The recent Art Festival in the Woodlands (just north of Houston) once again hosted an electric mix of creative people who create art in varied media.

Richard Bond from Ottawa, the capital of Canada, was there. He told me about his beautiful paintings in glass, none of which are titled.

“I don’t title them because I like the idea of the viewer relating to the work in their own way – I don’t tell them what it should be or should mean.” In one work I asked him about, “you’ve got a tree there that’s standing up in the elements, fighting the elements. There’s a definite strong movement of wind, suggested just by the glass, the way I cutout that piece and used it in the glass. So the idea there is resilience: standing up against adversity. So to me that’s what it suggests.” The inclusion of the Moon in the piece “adds an aesthetic interest, but I wasn’t necessarily suggesting the Moon means something.”

Bond explained that “every piece of glass is an abstract work of art. I am purchasing glass from different glass makers. They are big slabs of glass, and it is psychedelic mayhem in this glass! Out of that chaos, I cut out a piece and try to find the design from that piece, working with the flow and movement to complement the design. Every piece of glass is unique.”

He started this work 40 years ago. “I pioneered the idea. I used to work in a commercial stained glass setting, and I would play around in the evenings, experimenting. I was in love with glass to begin with, but I noticed that certain sheets of glass were full of wonderful movement and character and drama. I wanted to celebrate this wonderful organic material because it had so much suggestion of energy and movement. We hand sandblast equipment in the studio and I was familiar with how it worked on stone. I thought glass should respond in a similar fashion. When I tried it, it was a eureka moment. I stepped back and did a little dance, realizing I had created an artform!”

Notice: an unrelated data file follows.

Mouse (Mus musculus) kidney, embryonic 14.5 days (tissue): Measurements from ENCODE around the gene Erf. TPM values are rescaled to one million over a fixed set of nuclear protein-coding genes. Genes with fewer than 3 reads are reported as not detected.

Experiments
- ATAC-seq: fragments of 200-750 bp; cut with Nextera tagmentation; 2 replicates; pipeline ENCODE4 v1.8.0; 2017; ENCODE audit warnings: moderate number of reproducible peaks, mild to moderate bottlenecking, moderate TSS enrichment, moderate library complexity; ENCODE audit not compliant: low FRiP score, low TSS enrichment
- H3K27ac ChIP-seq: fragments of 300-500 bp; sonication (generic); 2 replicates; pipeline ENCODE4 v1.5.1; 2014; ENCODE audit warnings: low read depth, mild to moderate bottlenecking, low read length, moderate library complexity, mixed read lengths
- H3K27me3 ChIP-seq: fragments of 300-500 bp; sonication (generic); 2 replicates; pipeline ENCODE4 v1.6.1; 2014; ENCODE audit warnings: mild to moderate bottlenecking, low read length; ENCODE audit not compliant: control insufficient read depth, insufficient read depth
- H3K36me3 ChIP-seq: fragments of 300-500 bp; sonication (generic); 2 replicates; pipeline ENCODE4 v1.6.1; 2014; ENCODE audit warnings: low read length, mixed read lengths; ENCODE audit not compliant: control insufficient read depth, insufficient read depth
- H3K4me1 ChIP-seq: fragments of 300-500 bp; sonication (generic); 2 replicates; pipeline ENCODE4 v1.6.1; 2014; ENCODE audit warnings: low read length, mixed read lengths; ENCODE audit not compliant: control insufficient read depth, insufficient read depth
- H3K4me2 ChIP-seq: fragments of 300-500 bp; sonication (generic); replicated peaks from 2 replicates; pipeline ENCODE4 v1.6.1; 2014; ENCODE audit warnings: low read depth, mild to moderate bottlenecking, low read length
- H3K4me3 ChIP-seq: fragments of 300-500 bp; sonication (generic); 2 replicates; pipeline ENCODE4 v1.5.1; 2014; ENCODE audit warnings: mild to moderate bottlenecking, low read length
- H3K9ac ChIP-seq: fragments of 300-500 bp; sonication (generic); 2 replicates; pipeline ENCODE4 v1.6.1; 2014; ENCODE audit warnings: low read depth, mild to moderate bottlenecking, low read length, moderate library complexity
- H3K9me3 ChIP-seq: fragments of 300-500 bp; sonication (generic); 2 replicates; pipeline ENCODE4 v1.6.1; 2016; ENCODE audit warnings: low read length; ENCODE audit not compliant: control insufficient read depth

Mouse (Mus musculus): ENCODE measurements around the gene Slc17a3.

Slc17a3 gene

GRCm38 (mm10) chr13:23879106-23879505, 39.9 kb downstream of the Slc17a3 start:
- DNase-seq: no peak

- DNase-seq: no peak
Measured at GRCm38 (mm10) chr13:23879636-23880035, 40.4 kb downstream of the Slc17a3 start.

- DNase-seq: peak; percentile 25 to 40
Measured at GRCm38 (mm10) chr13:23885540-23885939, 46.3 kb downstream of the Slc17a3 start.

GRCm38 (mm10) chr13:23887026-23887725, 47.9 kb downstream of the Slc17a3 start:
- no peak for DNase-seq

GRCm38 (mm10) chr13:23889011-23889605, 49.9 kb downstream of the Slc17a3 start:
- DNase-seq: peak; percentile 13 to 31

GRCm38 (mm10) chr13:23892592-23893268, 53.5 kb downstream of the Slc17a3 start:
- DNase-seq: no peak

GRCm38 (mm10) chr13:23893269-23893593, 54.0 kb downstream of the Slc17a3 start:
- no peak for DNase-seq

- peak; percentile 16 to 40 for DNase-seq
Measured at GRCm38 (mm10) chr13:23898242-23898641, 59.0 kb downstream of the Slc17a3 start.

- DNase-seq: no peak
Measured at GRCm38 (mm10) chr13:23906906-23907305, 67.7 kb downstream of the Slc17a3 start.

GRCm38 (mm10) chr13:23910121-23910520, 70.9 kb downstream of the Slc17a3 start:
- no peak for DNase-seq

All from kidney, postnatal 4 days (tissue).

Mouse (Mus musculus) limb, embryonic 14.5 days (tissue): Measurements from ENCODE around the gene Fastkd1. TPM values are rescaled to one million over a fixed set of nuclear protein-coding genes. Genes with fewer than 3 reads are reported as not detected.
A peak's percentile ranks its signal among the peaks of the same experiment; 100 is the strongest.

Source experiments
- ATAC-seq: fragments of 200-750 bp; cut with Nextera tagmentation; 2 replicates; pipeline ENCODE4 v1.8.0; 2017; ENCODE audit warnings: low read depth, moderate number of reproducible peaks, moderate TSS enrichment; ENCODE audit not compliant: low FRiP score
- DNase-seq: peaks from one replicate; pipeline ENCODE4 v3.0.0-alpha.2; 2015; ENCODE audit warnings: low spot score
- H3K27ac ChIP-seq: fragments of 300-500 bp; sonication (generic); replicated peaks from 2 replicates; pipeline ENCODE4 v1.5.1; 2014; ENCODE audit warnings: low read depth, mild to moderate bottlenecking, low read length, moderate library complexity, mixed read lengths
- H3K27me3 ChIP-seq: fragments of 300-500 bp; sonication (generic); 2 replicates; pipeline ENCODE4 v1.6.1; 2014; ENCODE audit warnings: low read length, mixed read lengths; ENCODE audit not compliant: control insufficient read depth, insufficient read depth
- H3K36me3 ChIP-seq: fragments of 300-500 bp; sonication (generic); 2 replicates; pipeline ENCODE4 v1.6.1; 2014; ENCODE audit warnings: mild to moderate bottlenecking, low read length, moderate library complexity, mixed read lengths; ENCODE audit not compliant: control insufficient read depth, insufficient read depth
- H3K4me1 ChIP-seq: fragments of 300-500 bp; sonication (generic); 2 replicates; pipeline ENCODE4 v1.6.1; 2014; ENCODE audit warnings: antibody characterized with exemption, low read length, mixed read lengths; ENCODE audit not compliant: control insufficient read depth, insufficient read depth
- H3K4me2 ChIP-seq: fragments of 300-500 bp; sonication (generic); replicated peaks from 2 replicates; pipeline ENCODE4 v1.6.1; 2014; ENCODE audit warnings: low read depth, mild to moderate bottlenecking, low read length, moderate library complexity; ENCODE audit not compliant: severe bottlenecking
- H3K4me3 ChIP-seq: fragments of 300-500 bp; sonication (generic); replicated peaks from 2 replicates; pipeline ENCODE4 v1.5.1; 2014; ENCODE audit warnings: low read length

Prices range from a $175 to a few thousand, depending on size and complexity.

The artist may be reached through his facebook page: richardbondglassartist

And on his website:

The Woodlands Waterway Arts Festival is held every April.

By Dr. Cliff Cunningham

Dr. Cliff Cunningham is a planetary scientist, the acknowledged expert on the 19th century study of asteroids. He is a Research Fellow at the University of Southern Queensland in Australia. He serves as Editor of the History & Cultural Astronomy book series published by Springer; and Associate Editor of the Journal of Astronomical History & Heritage. Asteroid 4276 in space was named in his honour by the International Astronomical Union based in the recommendation of the Harvard Smithsonian Center for Astrophysics. Dr. Cunningham has written or edited 15 books. His PhD is in the History of Astronomy, and he also holds a BA in Classical Studies.